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What's the future of Western Reserve youth tackle-football program?

Cary Ashby • Oct 28, 2018 at 2:00 PM

COLLINS — Is the Western Reserve youth tackle-football program being considered for elimination?

Jennifer Charlton-Dennis, representing the parents of fourth- and fifth-grade students, sent a letter Western Reserve High School athletic director Ryan Falknor so he could reconsider his possible decision. Charlton-Dennis said her oldest son “graduated” from the program and her “middle son” is a current member.

“Over the course of the last few weeks, us fourth- and fifth-grade parents have been astounded by your decision to possibly eliminate the youth tackle football program at Western Reserve Elementary. We are asking you to please take a few minutes of your time to read this letter and please reconsider your decision,” wrote Charlton-Dennis, who emailed the letter to the Reflector.

Noting that parents sign a waiver each year relieving the school of any liability for any injury that may occur, “just like every sport at WR,” the Wakeman mother said “we completely fund our own program, unlike other sports (which) are supported by the athletic boosters and we do a very good job.”

“There is some fallacy that you lose players from elementary to high school; 90 percent of the youth tackle players (who) graduated from this program have advanced to middle and high school. We have also had many kids over the years, from other districts, come to play for WR youth football because our program is run so well. Those boys are now playing at their home schools for middle and high school football,” added Charlton-Dennis, whose nephew plays football for Huron Middle School.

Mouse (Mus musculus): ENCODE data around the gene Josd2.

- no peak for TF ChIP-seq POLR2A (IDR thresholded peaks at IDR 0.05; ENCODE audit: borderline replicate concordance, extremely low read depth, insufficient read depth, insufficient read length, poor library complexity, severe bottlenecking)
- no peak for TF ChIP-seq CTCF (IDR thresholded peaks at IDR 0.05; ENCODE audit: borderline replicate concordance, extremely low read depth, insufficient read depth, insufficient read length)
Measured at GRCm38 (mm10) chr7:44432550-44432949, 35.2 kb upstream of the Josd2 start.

The Western youth football is a community-based program run by volunteers. With the exception of St. Paul, the team typically plays all the Firelands Conference teams. The Western program has been in existence for about 15 years.

“Western Reserve Local Schools allows the group to use Western Reserve facilities, as we do with many community-based programs. Western Reserve Local Schools has no direct oversight in the operation of the community youth football program,” Falknor said.

“The Firelands Conference athletic directors have had conversations about the decline in participation in many sports and numbers related to (the) seventh- through 12th-grade football programs as well. We have explored many of the reasons and factors that may be related to this topic. The Firelands Conference has not come to any resolutions as to what kind of assistance, if any, we would like to recommend to our member schools in determining what we feel the best course of action may be.”

This season the Western team had 24 players. 

“Last year we had 53 kids (and) 52 the year before,” said Ryan Berry, who has run the program for the last four years.

Berry, who has assisted with the program for 12 years, said Western allows the program to distribute registration forms through the school, the athletic boosters help fund insurance costs, while the fees from the gate, registration and money made at the concession stand supports the program.